Using classroom science magazines is an effective and stimulating way to support the Common Core’s Reading Informational Text standards. It is also a way to help you meet the key anchor standards in Reading, Writing, Speaking & Listening, and Language. And of course, your children will be learning about science and current events.
Here is a link to a story I wrote for Scholastic about the Picturing Science exhibition at the American Museum of Natural History. The Art of Science
After your students have read the story, they can investigate the activities I have developed relating to Vocabulary Acquisition and Use, one of the Anchor Standards for Reading. I have also included an Art as Science activity.
Determine or clarify the meaning of unknown and multiple-meaning words and phrases by using context clues
Vocabulary word: DISSECT
The story explains, that instead of dissecting the fish to examine the tiny bones in their ears, Sparks uses a different technique. This technique allows him to keep all the parts that make up a fish’s ears intact. (together)
Since keeping all the parts that make up a fish’s ears intact is different from dissecting, what do you think dissecting means?
Look up the definition of dissecting. Write the meaning that best fits the word as it is used in sentence above.
Write three synonyms for dissect.
Vocabulary word: EMIT
The section on the Radiant Reef explains that fluorescent reef animals absorb blue light and emit green or red light. Another sentence says that these neon green and red creatures glow like aliens.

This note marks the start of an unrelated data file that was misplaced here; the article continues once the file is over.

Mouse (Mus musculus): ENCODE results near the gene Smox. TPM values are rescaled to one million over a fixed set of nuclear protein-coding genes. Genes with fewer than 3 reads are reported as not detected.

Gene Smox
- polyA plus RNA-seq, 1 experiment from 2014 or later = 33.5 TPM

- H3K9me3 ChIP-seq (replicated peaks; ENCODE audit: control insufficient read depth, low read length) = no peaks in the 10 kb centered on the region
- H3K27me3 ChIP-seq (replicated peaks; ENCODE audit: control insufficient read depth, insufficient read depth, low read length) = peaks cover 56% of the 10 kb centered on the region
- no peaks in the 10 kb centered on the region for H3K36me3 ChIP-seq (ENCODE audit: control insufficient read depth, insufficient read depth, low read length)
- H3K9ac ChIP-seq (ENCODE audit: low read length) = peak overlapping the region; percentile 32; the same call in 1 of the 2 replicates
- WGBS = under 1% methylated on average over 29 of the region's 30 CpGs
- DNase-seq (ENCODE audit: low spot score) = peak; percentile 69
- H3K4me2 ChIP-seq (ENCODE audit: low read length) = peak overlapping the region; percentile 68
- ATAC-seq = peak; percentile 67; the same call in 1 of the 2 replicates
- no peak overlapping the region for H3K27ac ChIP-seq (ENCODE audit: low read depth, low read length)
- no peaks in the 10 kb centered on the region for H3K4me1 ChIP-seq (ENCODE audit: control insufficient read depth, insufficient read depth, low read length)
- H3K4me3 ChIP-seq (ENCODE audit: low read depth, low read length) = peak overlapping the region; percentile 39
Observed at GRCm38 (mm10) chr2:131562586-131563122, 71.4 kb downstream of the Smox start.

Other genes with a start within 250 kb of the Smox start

Since the fluorescent animals are glowing red and green, what do you think emit means?
Look up the definition of emit. Write the meaning that best fits the word as it is used in sentence above.
Write three synonyms for emit.
Vocabulary and Alliteration
Alliteration is the use of similar sounds at the beginning of words. For example, Cichlids are a family of fish.
To make your own phrases using alliteration, look up synonyms for the word group. Choose three synonyms and write a phrase about a group of animals for each one. Here’s an example: a bunch of bugs
You can also add an adjective: a bunch of bustling bugs
Try another one.
In the story, I described the fluorescent reef animals as a dazzling display.
Look up synonyms for the word dazzling. Choose three synonyms and write a phrase using alliteration for each one. Here’s an example: shining ship
Art as Science
Find something from nature that has a pattern, such as a seashell, a turtle shell, a rock, an insect wing. Using a magnifying glass or a microscope, observe the pattern up close. Now fold a piece of paper in half. On one side draw a close-up picture of the pattern. On the other side draw the whole object. (Instead of making drawings, you can also take photos.) Post your close-up picture on a bulletin board with a piece of paper below for other students to write their guesses about what they think the object is. When everyone has made their guesses, open up up the paper and re-post it so your classmates can see if they’ve guessed correctly.